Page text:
Tailoring Your Approach – PMBOK 3.7

“Design the project development approach based on the context of the project, its objectives, stakeholders, governance, and the environment using “just enough” process to achieve the desired outcome while maximizing value, managing cost, and enhancing speed.” PMBOK, pg. 44

The checklist I was looking at had 15 primary tasks, five per phase-gate. Each task could have as many as three forms to be completed, depending on the type and complexity of the project. I was nervous I’d have to fill all of these forms out, which I assumed would take countless hours. But soon the PMO lead pointed out only a handful of these forms were truly required. The rest were needed only if the team, stakeholders, compliance, or management thought they were. Why fill out 20 artifacts when only 5 were really needed? Music to my ears!!

Your processes should be used as a compass to guide the project, not a hammer to beat you with.

Every company has a different level of process rigor and maturity. There are a number of “it depends” in the process conversation. An entrepreneurial company will probably have more flexibility than a large, publicly traded one. Take time to understand the methodology used today as you begin to take on a new project.

During a project kickoff, talk about the processes to be used and ask for the team’s input. Even though you’re leading the project, team members have been involved in other efforts and may have opinions on what works well and what doesn’t. Their input, in turn, creates greater commitment to those processes implemented on the project. Also, make process a topic throughout the project so it’s continually improved. Rigor at one stage may be reduced or eliminated in another.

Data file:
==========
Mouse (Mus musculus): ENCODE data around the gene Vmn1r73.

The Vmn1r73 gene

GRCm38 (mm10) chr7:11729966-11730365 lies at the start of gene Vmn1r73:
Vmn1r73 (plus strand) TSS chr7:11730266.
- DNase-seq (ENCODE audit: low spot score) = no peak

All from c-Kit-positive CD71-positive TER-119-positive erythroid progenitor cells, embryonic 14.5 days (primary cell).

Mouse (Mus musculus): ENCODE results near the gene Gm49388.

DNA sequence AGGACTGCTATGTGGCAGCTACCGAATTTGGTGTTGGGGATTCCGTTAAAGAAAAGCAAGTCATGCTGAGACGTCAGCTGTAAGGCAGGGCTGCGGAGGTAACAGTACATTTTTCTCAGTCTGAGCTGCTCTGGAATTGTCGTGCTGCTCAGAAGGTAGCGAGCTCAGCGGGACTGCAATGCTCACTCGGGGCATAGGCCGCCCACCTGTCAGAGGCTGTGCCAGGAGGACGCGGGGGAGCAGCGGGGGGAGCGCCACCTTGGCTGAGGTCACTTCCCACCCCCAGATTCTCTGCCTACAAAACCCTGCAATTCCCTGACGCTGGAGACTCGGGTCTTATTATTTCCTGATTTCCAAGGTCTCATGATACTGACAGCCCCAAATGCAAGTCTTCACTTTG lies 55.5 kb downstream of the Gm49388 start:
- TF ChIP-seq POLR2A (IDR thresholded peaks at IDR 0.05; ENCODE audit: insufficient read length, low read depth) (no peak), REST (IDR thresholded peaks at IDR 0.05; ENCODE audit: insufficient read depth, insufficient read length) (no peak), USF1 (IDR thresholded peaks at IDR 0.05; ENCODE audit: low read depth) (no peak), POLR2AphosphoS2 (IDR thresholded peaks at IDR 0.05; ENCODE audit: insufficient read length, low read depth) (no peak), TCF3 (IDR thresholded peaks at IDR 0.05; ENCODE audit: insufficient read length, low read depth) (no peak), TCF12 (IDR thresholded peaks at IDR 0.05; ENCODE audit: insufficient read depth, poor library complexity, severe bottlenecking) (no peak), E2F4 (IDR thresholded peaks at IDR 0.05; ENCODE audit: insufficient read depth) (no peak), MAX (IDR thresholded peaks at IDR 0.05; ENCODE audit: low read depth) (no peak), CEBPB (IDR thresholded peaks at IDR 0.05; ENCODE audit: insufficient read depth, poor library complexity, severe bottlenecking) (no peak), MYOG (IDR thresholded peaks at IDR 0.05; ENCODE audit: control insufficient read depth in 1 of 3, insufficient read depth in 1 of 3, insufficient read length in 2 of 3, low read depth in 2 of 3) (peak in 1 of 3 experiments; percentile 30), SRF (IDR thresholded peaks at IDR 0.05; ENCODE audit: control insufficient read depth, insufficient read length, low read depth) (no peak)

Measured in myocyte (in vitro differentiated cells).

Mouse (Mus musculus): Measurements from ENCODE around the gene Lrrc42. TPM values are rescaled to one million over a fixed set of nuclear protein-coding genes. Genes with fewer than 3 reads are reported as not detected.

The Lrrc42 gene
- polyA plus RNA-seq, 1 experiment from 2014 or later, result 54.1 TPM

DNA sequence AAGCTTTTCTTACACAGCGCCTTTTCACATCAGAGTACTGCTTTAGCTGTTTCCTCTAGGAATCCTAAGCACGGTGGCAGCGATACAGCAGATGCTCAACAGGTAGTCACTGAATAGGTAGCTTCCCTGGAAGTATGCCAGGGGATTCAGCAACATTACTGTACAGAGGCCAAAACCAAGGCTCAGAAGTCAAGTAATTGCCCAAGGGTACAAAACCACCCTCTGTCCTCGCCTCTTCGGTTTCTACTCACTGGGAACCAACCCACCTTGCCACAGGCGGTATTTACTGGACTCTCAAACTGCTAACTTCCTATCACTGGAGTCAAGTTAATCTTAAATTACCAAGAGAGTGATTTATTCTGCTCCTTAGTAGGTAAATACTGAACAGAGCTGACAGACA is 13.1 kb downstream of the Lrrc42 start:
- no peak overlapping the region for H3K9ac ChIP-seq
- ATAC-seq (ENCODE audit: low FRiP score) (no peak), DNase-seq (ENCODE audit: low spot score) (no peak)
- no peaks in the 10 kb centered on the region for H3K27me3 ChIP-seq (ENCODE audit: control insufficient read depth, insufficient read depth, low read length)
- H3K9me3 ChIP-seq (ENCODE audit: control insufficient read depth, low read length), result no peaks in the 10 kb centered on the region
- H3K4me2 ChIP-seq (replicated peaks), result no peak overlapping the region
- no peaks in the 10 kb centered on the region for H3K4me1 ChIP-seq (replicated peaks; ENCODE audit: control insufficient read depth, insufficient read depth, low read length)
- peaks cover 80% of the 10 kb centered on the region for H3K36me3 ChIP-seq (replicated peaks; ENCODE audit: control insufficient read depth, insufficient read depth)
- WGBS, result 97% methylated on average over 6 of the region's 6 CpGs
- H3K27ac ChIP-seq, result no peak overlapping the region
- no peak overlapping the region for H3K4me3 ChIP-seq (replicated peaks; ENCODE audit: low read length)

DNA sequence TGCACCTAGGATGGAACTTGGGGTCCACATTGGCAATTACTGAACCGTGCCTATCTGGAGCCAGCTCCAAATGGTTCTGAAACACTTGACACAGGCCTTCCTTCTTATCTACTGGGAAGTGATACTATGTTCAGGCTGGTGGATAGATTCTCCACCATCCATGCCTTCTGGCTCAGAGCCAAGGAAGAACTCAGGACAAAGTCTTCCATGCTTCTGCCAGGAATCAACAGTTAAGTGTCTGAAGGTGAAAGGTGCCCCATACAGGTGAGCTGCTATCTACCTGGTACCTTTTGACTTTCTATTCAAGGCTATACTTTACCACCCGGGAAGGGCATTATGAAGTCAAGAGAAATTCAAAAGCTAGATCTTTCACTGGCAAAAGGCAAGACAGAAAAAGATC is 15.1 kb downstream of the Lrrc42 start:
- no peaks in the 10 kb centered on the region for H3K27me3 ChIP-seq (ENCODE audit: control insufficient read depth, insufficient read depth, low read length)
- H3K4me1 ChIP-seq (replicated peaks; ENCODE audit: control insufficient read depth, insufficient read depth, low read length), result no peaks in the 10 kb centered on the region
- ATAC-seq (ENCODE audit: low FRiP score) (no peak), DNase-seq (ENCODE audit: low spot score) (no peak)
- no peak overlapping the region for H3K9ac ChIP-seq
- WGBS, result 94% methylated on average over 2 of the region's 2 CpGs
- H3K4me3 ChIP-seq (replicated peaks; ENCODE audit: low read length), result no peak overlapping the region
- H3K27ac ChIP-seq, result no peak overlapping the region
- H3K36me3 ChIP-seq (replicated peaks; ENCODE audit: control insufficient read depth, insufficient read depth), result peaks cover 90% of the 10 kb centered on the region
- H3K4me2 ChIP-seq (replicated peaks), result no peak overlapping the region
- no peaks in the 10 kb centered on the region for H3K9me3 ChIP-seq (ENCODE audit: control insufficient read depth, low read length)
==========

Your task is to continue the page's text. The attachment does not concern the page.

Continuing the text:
There are times, however, where processes must be followed and can’t be altered. For example, when it comes to compliance projects that are subject to regulatory audit (i.e., Centers for Medicare & Medicaid Services – CMS), there are specific processes to follow and artifacts to produce. Sometimes team members may ask why a step is being handled the way it is. Understand why those steps must follow the process and explain its importance. Same goes for consultants who utilize a client’s processes to complete projects. Sometimes you have to color within the lines!

When establishing or creating processes, think in terms of Rules vs. Guidelines. When I ran a PMO, a rule I had is every project had to have a charter, risk register and a schedule. The guideline was it could be as detailed or high-level as the project leader thought it should be based on complexity, the team, and stakeholders involved. If you’re a PMO or managing project managers, give your project leaders and teams creative license (guidelines) to work within the established processes.

Something I have found with tailoring an approach comes from the retrospectives and lessons learned. Quite often, if one project is delivering a certain way, others are also. Before you know it, that way becomes the new norm, and an updated process is born! Pay attention and look for your new best practices coming from the teams.

Remember, no matter how good we feel our processes are, they’re not perfect. Tailor based on the context of the project and ask for your team’s input. Processes can have rules, but should also have some guidelines when applicable. And, if multiple project and project managers are making adjustments, then it sounds like a new process has been born!

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Project Management Institute. (2021). A Guide to the Project Management Body of Knowledge (PMBOK guide) (7th ed.). Project Management Institute.

Leadership Behaviors – PMBOK 3.6

“Demonstrate and adapt leadership behaviors to support individual and team needs.” PMBOK, pg. 40

Leadership is one of the most critical skills a project professional needs for success. In most instances, project managers are assigned to a project and given a team to which they have no formal authority over. Leadership is the differentiator between telling someone what to do, and motivating them to do it.

Leadership needs to be adaptable. I will adjust my approach for an onsite team different than for an offshore. When it comes to offshore, I’ll lead a team from Germany different than New Zealand. Onshore, my interactions with a MN based team is different than a NYC team. Or, how I lead a team of IT developers will be different from that of a construction crew.